We have 10,000 taste buds when we are born, but by the time we are 80 years old, we have only 3,000, yes, only 3,000. This is why children have a higher concentration of taste buds and are very sensitive to bitter tastes. This fact also makes it a little tough to get children to eat vegetables. Indeed, it requires patience, but these tips can help make it easier for you!
Hide Vegetables in Their Dishes
Some children do not like to sit at the table if green, red, or orange things are on their plates. In particular, slightly cooked vegetables (and easily recognizable) are often not eaten willingly by children who have many likes and dislikes. If you still want your child to eat vegetables, hide them so well that your child won’t even notice that he is eating them.
Make a fruit smoothie, but in addition to fruits, add vegetables—for example, tomatoes, carrots, spinach, etc. You know, while your child is happily drinking a strawberry or banana smoothie, he will also have some vegetable intake.
Make a smooth soup with onions, courgettes, broccoli, and other vegetables. Place the soup in a small bowl and add, for example, sausage or breadsticks to it. Your child will have a mouthful of delicious soup in no time, and you can finish it off entirely with breadsticks. Vermicelli would also make an interesting item for your little explorer.
Combine Meat and Vegetables
Many children love meatballs. Try making patties or burgers with hidden vegetables. It is easy to mix finely chopped mushrooms, onions, or spinach with ground meat. This is not only very tasty but also a healthy bowl.
Omelets With Vegetables
Many children love omelets, so why not add vegetables to them? Chop them into small pieces and mix them with beaten eggs. For instance, you could add potatoes, spinach, tomatoes, green onions, and much more. It is unlikely that your child will notice it.
Serve Leeks or Courgette Pancakes With a Delicious Sauce
Cut the courgettes into spaghetti shapes (there are handy utensils available) or grate the cauliflower into rice or couscous. If the spaghetti or rice is covered with a delicious sauce, the child will probably not recognize it as a vegetable.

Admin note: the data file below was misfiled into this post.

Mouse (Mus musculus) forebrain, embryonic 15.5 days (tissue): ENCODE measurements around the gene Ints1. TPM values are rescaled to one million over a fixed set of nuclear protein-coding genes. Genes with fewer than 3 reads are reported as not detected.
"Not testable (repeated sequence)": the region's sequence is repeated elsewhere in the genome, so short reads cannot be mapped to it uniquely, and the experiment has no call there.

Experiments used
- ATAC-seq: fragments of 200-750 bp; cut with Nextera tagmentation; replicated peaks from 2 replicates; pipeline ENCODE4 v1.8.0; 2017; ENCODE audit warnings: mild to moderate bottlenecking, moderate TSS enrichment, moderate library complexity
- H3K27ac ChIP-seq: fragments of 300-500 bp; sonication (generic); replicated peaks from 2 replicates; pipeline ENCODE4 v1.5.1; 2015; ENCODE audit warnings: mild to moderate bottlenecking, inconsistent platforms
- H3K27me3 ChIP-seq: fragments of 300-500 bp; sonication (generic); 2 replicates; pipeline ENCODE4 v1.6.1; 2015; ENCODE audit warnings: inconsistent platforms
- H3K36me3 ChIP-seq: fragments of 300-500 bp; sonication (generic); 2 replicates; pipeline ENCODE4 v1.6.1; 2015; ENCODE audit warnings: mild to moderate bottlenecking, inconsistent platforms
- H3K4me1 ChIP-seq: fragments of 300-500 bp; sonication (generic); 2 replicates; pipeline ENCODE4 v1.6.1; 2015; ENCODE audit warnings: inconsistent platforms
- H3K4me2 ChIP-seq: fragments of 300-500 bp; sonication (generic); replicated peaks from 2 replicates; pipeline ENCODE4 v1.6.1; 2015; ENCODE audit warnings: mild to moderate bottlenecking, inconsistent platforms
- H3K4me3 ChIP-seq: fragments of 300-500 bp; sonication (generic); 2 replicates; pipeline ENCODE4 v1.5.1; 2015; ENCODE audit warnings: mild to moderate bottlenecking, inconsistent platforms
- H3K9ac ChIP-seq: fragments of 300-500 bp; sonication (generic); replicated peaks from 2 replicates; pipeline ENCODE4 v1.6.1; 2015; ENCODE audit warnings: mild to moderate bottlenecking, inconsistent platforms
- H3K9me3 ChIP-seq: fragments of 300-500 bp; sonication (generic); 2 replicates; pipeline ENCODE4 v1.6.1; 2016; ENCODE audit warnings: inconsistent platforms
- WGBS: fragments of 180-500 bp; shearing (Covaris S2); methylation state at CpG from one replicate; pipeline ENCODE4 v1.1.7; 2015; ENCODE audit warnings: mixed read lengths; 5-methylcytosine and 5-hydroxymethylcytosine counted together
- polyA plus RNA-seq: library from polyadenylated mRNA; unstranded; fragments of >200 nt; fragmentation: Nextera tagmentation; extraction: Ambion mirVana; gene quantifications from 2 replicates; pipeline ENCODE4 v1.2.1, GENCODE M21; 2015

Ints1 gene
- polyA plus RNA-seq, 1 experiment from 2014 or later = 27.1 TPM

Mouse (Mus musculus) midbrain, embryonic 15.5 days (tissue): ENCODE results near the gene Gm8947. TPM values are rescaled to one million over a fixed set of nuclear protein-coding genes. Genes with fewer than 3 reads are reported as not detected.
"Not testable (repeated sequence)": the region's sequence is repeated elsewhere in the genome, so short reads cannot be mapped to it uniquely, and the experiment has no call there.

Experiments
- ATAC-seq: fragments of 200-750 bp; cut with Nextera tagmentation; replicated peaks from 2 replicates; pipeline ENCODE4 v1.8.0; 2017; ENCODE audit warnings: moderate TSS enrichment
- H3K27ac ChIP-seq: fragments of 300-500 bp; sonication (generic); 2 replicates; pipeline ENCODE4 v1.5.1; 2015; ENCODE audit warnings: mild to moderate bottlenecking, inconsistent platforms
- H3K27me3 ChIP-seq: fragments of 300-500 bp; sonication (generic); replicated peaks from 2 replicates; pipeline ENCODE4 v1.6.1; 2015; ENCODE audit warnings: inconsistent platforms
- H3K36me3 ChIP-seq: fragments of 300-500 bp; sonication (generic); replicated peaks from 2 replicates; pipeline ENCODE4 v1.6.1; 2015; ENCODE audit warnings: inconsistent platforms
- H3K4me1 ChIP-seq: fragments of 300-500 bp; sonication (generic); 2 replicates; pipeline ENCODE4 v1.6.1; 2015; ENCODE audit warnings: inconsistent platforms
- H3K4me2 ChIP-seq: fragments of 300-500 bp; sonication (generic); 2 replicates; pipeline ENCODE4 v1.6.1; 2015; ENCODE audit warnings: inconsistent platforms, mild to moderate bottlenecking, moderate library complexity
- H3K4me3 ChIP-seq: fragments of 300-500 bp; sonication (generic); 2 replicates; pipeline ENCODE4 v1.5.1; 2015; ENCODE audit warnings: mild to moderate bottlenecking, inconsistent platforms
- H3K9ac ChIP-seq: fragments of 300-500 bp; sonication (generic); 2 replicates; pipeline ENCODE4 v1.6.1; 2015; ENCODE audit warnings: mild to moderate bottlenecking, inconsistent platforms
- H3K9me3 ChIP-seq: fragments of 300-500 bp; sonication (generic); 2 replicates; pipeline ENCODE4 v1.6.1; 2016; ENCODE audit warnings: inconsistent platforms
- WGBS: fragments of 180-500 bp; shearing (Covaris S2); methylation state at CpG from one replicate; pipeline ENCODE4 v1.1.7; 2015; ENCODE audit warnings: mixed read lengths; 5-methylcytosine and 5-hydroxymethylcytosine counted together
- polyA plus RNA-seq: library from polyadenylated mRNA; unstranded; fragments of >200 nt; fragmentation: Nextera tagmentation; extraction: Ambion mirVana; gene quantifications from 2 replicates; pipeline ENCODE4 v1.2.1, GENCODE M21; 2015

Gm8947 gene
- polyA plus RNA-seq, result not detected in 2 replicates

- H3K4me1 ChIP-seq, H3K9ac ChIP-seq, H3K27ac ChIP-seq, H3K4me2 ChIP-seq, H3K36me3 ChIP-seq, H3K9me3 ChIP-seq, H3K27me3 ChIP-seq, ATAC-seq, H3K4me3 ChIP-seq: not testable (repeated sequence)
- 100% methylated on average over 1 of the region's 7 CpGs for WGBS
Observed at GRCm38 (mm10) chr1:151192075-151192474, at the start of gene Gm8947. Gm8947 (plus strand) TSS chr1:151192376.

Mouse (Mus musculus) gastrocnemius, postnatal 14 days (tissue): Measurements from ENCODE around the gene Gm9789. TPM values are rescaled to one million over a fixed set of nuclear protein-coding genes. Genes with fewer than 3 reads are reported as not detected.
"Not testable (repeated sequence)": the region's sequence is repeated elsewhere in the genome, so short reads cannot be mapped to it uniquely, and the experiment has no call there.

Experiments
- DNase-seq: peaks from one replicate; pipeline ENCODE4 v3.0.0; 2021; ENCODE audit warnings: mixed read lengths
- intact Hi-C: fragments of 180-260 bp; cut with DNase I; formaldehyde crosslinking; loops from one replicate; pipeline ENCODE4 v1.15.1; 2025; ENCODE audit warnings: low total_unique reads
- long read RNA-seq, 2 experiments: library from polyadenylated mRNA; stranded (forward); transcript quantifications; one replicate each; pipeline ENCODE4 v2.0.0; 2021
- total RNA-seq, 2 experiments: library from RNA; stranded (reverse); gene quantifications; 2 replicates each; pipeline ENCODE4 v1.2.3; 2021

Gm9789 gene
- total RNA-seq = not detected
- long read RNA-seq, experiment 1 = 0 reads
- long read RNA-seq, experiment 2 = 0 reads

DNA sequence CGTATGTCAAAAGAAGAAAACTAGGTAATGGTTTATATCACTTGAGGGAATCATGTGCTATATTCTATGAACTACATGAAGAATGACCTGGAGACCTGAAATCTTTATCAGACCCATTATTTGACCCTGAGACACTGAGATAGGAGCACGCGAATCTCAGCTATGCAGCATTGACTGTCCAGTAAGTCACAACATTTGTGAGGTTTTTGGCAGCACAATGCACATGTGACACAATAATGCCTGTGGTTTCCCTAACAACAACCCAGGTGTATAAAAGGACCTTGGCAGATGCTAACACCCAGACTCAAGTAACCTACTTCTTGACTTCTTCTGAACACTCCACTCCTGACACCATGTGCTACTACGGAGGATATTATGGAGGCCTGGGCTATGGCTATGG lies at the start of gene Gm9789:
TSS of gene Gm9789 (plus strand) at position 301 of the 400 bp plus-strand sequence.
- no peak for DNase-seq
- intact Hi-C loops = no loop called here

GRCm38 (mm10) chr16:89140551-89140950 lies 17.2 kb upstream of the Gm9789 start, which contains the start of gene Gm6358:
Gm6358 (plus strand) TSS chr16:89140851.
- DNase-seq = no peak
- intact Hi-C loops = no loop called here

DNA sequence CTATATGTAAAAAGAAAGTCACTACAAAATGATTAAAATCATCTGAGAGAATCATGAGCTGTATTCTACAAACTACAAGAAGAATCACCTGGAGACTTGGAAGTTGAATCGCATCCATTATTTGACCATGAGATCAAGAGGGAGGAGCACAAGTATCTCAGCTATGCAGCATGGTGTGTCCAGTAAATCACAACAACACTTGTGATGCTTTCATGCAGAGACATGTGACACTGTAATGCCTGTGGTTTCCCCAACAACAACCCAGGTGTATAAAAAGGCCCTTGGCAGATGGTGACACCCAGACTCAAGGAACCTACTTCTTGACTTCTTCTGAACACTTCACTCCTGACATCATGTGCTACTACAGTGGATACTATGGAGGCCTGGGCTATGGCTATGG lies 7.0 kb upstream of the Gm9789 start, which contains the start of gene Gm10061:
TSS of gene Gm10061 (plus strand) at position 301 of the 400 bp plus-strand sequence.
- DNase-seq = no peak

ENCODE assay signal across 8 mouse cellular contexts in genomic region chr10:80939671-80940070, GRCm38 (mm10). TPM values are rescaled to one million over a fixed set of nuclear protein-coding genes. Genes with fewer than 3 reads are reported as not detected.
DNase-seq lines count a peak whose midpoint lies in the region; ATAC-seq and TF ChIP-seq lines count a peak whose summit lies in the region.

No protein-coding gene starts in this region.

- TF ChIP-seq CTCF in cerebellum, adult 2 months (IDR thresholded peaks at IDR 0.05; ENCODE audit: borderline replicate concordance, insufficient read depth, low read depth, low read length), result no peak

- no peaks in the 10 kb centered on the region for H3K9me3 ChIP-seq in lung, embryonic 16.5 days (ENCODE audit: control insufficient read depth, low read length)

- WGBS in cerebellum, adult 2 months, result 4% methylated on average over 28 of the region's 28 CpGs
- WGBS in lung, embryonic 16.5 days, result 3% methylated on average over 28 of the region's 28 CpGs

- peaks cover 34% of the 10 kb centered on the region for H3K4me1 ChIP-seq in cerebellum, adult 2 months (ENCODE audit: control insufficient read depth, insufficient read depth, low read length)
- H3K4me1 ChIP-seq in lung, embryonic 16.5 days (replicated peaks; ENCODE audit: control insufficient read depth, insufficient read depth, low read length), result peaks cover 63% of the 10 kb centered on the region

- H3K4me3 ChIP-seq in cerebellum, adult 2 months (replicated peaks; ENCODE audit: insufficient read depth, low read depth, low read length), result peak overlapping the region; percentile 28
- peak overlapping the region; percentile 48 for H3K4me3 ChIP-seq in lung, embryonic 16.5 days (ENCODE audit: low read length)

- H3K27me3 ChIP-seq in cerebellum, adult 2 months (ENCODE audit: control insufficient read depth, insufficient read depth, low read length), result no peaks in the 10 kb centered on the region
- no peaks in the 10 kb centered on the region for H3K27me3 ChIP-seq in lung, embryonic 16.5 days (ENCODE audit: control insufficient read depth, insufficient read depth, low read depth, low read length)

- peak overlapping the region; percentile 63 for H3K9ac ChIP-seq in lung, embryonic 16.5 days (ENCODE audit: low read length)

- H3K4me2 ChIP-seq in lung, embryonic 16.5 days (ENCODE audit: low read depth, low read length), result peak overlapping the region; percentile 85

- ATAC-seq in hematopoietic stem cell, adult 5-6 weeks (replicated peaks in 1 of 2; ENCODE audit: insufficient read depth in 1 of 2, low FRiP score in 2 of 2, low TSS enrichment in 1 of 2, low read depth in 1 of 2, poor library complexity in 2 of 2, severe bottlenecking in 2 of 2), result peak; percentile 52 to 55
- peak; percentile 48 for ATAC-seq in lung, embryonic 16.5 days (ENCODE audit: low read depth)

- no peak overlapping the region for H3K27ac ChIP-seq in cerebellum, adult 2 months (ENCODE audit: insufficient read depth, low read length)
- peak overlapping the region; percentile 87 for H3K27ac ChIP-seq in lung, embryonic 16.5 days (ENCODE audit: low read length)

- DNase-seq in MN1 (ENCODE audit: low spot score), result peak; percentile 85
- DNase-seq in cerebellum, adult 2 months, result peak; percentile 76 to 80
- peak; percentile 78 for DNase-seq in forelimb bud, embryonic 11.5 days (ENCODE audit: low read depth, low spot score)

Make a picture of the food on your child’s plate or an animal. Even better, do it together. The internet (Pinterest, etc.) is full of fun food inspiration. This has a high chance of making your child see eating as a fun activity, and they will be willing to consume it quickly.
Pizza is a favorite of many children. With cauliflower as the base, the pizza already has a lot of vegetables in it. For instructions on how to make it, please see this recipe. Believe it or not, after baking, it does taste like regular pizza. Let your child help you choose the “toppings” for the pizza and decorate it together. Then your festive meal will be complete.
Breaded or Fried Vegetables
What child wouldn’t be tempted by a crispy snack? Crisping up the skin of vegetables will make them much more attractive to your beloved daughter. For example, you can pan-fry and deep fry eggplant or make tempura batter. Just dust the vegetables with flour, dip them in the batter and deep-fry them. Bell peppers, broccoli, carrots, and courgette eggplant are ideal. This may not be suitable as a daily dish, but it occasionally gets the vegetables into their stomach.
Ask Your Child to Help You
Promote your child to “sous chef” by shopping together. Ask your child to wash the vegetables, shatter the dry spaghetti, or decorate the pizza. The more they help, the more likely they will want to taste something.
Do you have any other tips to help kids eat more veggies? Leave it in the comments below!